Atlas & Axis #1 Review

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Posted January 10, 2018 by Chad Waller in Comic Books

Written By: Pau

Art By: Pau

Published By: Titan Comics

It’s been about a year since we’ve had a new Autumnlands book, which means it’s been about a year since I’ve reminded everyone that I’m a sucker for talking animals. I grew up on Redwall, so anything with a dash of adventure and fur is apt to pique my interest, be it a kid’s property or no. Atlas & Axis is here to fill a void, I suppose, though it’s certainly more Redwall than Autumnlands. It’s not a bad thing, but I can’t change the fact that I’m a 28 year old man. Sometimes I want a bit more than a good time with a fun aesthetic.

Regardless!

Atlas & Axis does something I haven’t seen before with the talking-animal people style, and that’s make them really act like animals. Most of the characters we see are dogs, and dogs they are. They’re hyper, a bit dumb, forgetful, eat out of bowls, and sniff each others’ butts. It’s an interesting dichotomy that maybe doesn’t work. On the one hand, it’s cute and certainly new. Pau writes dogs like how dogs should be written. On the other hand, there are vikings and battles to be fought, and the lack of sophistication doesn’t really fit. Atlas and Axis are on a quest to avenge their friends who were murdered in a viking raid, and having them stop to mark their territory takes some of the umph out of what they’re trying to accomplish.

The hyper, forgettable nature of being a dog also comes into play in a way that’s a bit awkward. Atlas actually witnesses a pirate attack in the opening pages, yet by the time he’s gotten to Axis, he’s mostly forgotten about it. This lets the plot zoom in a bunch of different directions without really committing to anything. It takes the weight out of a few plot points. I’m not sure I’d call it great storytelling, though like I said above, it’s still kind of fun.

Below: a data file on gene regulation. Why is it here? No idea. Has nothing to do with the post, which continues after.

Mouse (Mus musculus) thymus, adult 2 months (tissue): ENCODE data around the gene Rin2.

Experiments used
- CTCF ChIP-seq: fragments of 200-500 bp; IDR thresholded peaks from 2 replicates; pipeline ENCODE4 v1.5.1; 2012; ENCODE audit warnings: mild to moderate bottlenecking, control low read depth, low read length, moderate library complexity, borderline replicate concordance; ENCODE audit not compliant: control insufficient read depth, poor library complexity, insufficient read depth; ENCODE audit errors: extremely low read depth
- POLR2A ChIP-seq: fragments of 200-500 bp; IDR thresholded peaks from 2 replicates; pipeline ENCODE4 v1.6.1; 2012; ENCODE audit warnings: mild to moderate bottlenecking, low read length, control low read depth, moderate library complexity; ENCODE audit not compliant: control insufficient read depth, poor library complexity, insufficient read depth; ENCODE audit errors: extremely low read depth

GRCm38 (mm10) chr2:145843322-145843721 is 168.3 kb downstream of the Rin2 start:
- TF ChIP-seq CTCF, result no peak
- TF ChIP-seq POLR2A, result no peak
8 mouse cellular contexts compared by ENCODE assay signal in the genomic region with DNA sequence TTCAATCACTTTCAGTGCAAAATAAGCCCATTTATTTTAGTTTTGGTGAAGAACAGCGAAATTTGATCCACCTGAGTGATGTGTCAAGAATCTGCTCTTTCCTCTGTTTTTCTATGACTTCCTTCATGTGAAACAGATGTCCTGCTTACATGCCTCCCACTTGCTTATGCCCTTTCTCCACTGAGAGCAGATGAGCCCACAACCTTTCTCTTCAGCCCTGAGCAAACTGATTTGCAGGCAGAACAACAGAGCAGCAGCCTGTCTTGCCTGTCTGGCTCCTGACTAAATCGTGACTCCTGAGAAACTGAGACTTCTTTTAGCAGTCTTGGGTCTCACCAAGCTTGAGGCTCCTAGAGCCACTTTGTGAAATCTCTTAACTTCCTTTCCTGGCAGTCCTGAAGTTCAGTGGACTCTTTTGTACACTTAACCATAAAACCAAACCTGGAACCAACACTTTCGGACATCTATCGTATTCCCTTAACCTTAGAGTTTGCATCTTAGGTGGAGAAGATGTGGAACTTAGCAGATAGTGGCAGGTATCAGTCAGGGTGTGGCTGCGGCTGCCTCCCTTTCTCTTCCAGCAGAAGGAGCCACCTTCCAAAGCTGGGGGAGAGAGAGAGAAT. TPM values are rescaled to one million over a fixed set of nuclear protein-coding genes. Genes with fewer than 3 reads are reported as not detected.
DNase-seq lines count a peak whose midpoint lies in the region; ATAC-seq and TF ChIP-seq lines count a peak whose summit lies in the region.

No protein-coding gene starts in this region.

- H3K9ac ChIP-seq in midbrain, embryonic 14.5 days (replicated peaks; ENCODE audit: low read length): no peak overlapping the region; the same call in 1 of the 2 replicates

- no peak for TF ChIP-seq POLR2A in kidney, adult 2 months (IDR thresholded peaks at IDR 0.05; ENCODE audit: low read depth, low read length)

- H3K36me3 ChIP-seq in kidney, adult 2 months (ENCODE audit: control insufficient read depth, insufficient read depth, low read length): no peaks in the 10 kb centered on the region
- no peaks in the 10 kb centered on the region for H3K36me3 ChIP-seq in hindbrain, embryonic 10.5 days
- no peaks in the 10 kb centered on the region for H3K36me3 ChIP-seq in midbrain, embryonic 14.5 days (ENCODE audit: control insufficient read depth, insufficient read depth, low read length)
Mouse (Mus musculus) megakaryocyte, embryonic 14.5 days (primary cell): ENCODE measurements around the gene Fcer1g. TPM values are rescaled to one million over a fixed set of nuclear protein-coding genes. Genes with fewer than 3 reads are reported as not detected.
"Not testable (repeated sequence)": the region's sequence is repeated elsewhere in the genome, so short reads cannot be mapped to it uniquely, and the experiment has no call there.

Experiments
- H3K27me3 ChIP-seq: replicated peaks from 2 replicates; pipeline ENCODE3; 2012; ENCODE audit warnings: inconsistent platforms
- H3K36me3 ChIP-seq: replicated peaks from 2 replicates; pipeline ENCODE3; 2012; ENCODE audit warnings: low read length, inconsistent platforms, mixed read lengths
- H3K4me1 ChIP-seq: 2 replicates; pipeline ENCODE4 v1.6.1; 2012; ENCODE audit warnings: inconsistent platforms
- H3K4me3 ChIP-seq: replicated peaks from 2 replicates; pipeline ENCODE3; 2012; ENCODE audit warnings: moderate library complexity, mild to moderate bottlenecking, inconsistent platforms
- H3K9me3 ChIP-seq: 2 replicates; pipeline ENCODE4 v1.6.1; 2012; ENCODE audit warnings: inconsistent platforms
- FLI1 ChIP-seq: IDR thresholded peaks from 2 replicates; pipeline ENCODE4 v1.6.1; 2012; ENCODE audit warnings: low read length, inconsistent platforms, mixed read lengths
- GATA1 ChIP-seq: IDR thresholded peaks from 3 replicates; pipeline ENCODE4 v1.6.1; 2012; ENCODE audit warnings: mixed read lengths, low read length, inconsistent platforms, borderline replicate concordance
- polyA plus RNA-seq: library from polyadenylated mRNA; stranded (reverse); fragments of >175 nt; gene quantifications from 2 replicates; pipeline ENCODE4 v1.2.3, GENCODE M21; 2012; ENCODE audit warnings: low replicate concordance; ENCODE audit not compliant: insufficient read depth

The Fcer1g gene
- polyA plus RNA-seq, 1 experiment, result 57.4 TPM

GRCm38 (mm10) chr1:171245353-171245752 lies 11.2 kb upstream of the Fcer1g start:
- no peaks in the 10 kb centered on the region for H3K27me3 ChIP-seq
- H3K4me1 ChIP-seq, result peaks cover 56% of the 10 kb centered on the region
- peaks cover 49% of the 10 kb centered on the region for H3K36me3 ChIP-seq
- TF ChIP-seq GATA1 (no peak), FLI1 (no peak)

What is interesting is Atlas’s urge to eat another talking animal that’s lower on the food chain. That the buzzards were doing it seems fine–buzzards are buzzards–but the talking dogs come off as too nice for what would be cannibalism in a loose sense of the word.  I can’t tell how this fits into the world just yet, though it’s not the first talking-animal people story to fumble the food chain. Still, something to consider.

Tonally the book isn’t that much darker than a Redwall novel, so I’d say it’s fine for kids. I grew up on Redwall and turned out alright. Some of the humor is pretty immature, but it fits the aesthetic and the world. I wasn’t offended, though I didn’t laugh much.

Doubt I’m the intended audience though.

Artistically the book is fun. There’s a lot of nice colors and movement, and you get a pretty good sense of scale. It looks like a friendly cartoon, though some of the violence/immaturity clash with it at times. It fits the story well enough.

Atlas & Axis #1 is a fun little romp through a fantasy world I’m hoping I’ll be interested in returning to next month. I want to say I’m ready for more, but while I like what’s here and think there’s some cool world building going on, this one feels a bit more “kids property” than what I’d like. It’s a fine cartoon, but I don’t have the nostalgic connection to it like I do with Redwall. Worth a look if you got kids; worth a look if you want something fun but not all that intellectually stimulating.

 

Atlas & Axis #1



Atlas & Axis #1

7

Final Score

7.0/10

Pros

  • Cute adventure story with talking animals
  • Nice sense of movement/action
  • Artwork is pretty spiffy
  • World building is interesting

Cons

  • Some little tonal issues
  • More a kid's property than anything else
  • World building is interesting



About the Author

Chad Waller

Chad Waller is the cofounder of Dual Wield Software, a two-man video game company working on their first game, The Regret of Vitrerran. He also likes to write, preferring fiction and poetry, but also the occasional book review or video game essay. You can follow him on Twitter @DualWieldSoft and find his company page on Facebook with a quick search.